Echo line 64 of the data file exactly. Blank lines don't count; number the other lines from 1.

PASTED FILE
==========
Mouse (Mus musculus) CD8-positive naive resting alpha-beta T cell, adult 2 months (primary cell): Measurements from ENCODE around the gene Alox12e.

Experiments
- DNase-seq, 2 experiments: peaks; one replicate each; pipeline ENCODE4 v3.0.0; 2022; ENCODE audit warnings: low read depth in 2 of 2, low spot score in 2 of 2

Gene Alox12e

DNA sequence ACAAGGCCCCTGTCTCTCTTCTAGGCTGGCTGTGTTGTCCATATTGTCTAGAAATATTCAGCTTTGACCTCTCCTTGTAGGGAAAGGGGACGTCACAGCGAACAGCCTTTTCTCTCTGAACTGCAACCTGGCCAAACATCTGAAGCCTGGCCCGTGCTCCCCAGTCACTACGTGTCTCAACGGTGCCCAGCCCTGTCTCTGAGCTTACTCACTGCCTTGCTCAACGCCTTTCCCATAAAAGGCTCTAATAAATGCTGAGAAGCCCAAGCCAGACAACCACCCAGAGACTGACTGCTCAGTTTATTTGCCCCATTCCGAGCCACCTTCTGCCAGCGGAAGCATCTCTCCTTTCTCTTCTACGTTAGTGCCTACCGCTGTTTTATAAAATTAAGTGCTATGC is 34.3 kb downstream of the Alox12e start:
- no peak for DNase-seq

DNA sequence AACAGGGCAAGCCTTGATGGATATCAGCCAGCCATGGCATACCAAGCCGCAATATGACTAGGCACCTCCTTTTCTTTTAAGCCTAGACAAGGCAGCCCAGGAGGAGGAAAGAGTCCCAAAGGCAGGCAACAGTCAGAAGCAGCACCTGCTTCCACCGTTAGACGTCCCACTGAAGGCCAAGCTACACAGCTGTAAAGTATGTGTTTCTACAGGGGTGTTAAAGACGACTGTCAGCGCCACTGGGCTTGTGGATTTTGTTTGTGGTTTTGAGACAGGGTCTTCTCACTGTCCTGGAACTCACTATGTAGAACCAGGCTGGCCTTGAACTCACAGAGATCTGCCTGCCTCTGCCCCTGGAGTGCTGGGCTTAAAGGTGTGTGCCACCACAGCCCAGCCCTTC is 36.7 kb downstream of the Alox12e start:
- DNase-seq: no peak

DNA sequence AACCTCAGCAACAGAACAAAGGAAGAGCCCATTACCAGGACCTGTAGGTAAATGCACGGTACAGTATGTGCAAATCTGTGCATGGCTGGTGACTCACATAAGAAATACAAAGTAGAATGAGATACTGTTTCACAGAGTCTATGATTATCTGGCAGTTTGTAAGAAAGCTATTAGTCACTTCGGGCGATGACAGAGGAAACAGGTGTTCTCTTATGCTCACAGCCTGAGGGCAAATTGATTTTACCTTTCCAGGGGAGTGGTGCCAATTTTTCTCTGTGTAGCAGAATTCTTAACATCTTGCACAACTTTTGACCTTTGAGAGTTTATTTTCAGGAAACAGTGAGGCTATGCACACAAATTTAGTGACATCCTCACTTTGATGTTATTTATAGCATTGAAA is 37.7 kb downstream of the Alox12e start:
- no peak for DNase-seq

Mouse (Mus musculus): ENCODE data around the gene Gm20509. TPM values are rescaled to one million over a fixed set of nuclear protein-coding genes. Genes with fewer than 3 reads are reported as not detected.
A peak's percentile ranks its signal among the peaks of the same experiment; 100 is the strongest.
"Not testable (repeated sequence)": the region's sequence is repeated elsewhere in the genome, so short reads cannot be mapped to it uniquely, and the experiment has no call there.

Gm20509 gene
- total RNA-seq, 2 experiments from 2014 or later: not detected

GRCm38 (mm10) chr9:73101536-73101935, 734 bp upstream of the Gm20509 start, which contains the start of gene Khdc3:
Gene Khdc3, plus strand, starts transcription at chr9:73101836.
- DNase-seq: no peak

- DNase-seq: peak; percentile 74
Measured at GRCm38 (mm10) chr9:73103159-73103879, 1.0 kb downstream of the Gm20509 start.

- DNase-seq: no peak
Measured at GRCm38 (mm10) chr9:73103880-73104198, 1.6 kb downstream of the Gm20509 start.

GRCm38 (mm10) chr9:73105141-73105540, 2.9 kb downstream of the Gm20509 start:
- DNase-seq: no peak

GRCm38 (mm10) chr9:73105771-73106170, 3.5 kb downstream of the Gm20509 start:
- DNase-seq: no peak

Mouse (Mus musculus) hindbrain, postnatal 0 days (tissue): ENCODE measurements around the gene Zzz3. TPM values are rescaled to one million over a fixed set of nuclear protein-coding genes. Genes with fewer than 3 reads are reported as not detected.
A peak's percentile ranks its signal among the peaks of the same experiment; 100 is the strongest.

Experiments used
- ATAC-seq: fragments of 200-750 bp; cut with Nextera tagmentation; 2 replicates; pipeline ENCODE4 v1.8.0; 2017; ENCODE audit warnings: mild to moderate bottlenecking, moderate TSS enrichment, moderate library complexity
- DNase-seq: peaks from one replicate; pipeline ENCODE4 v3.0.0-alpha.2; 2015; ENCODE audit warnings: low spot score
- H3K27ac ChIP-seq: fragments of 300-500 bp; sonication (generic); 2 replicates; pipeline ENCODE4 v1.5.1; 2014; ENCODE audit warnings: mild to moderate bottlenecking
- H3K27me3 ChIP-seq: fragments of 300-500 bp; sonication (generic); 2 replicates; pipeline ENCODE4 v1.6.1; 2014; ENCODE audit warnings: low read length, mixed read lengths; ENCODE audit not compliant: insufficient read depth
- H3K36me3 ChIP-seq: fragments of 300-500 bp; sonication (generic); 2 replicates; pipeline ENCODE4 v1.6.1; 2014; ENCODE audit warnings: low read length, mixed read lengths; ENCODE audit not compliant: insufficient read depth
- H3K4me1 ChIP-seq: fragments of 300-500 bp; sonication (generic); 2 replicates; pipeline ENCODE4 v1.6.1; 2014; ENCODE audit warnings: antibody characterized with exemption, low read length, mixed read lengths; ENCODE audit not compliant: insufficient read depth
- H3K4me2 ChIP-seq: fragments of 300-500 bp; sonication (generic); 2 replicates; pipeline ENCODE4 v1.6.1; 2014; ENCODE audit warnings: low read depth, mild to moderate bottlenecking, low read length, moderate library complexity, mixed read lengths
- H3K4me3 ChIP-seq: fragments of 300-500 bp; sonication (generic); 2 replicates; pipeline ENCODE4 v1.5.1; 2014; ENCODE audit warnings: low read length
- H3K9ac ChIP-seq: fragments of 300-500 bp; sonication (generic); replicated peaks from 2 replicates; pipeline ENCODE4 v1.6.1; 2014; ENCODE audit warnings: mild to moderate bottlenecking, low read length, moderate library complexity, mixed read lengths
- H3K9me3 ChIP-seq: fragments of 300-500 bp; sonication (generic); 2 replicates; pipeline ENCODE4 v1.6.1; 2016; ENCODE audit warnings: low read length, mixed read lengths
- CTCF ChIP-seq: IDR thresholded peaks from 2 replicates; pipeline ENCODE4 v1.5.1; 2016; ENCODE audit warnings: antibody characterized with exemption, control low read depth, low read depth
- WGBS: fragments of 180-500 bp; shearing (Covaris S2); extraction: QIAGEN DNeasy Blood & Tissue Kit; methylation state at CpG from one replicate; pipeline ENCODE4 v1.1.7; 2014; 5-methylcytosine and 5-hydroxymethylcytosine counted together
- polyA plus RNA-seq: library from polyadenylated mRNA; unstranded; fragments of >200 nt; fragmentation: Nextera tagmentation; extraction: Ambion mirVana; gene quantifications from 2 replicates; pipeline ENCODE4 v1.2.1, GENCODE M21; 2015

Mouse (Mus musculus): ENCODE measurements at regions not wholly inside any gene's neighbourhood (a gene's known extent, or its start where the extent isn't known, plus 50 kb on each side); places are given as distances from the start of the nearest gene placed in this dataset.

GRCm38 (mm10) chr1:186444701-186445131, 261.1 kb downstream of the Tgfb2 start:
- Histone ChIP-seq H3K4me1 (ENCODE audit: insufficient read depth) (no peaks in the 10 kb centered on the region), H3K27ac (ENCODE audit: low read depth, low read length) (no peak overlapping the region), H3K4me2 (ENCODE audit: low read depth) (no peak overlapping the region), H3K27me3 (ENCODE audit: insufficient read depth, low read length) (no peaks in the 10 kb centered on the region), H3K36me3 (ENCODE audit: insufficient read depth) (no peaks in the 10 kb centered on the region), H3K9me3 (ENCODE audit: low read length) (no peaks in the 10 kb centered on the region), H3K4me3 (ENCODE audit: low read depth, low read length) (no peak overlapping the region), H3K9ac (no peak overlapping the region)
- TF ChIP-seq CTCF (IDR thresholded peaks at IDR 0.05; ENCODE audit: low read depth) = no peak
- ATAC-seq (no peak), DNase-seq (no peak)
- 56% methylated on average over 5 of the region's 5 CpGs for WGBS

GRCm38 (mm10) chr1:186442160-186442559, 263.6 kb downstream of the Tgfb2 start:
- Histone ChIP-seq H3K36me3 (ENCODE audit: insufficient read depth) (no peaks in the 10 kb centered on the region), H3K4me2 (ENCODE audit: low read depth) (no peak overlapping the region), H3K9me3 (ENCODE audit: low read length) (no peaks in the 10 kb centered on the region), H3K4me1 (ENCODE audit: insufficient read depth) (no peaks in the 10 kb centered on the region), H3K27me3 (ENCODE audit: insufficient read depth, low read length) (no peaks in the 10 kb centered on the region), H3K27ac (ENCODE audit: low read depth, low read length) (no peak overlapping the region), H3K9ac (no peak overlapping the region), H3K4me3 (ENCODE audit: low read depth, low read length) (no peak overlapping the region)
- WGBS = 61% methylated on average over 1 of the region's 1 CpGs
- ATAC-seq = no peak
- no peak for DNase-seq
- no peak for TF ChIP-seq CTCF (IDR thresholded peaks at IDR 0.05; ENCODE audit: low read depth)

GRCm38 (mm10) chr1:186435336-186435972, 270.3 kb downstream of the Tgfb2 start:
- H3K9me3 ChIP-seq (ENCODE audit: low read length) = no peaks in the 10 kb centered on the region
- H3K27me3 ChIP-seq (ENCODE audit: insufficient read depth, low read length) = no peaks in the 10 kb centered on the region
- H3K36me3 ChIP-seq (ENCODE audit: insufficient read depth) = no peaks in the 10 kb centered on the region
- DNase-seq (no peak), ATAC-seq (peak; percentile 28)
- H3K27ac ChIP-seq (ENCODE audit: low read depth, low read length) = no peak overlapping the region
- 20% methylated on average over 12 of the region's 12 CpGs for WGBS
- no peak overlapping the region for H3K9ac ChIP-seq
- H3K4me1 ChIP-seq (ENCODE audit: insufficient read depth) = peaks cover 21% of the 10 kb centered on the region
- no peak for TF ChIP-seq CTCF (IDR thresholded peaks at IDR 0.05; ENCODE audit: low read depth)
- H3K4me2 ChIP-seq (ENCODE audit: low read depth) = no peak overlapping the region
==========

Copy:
- no peak for TF ChIP-seq CTCF (IDR thresholded peaks at IDR 0.05; ENCODE audit: low read depth)